3. Results and discussion

3.1. Plants and their distribution into families

The result of the present survey shows that the khamals of the Garo community of Netrakona district used 74 plants distributed into 45 families for treatment of various ailments (Table 1). The Fabaceae family contributed the largest number of species (eight). Other families contributing more than one plant per family included the Araceae, Asteraceae, Moraceae, Solanaceae and Verbenaceae families (three plants per family), and the Acanthaceae, Anacardiaceae, Euphorbiaceae, Poaceae, Rutaceae and Zingiberaceae families (two plants per family). Some plants were not obtained from the wild. Among plants cultivated for both home consumption and commercial purposes were Mangifera indica (mango), Areca catechu (betel nut), Borassus flabellifer (sugar palm), Cocos nucifera (coconut), Ananas comosus (pineapple), Carica papaya (papaya), Luffa cylindrica (vegetable sponge), Emblica officinalis (Indian gooseberry), Manihot esculenta (cassava), Cajanus cajan (spotted pigeon pea), Lablab purpureus (hyacinth bean), Tamarindus indica (tamarind), Punica granatum (pomegranate), Moringa oleifera (drumstick tree), Musa sapientum (banana), Psidium guajava (guava), Syzygium cumini (black plum), Averrhoa carambola (star fruit), Piper betle (betel leaf), Ziziphus mauritiana (Indian jujube), Aegle marmelos (wood apple), and Zingiber officinale (ginger).

3.2. Plant parts used and mode of preparation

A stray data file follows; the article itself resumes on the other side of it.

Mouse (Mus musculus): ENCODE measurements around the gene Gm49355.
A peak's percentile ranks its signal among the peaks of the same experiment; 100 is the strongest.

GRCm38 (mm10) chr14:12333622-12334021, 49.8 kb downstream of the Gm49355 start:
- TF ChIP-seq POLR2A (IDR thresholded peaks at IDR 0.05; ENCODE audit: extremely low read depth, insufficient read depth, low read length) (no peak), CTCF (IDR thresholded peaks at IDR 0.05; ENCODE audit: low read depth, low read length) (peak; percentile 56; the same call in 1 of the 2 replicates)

The various plant parts used included whole plant, leaf, root, stem, flower, seed, bark, gum, fruit, petiole, and rhizome. Of the 107 uses observed in the present survey, leaves formed the part predominantly used (33.6%), followed by whole plant (15.9%), fruits (15.0%) and stems (11.2%). For a number of plants, multiple plant parts from the same plant were used. For instance, the roots of Achyranthes aspera were used to treat snake bite and diabetes, while seeds from the same plant were used for treatment of gonorrhea. A combination of bark and seed of Thevetia peruviana was used to treat mental disorders. The mode of administration was either oral or topical. For oral administration, generally juice was extracted from the plant part following crushing and then taken. However, in the case of Cocos nucifera, juice of the fruit (coconut juice) was directly taken for treatment of diarrhea. The barks and seeds of Syzygium cumini are also directly taken for diabetes, while a combination of leaf and petiole paste of Piper betle is taken as treatment for bronchitis, indigestion, and as antidote to poison. For topical applications, usually a paste of the plant part (e.g. Mikania cordata) or powdered plant part (e.g. bark of Crataeva religiosa) was applied.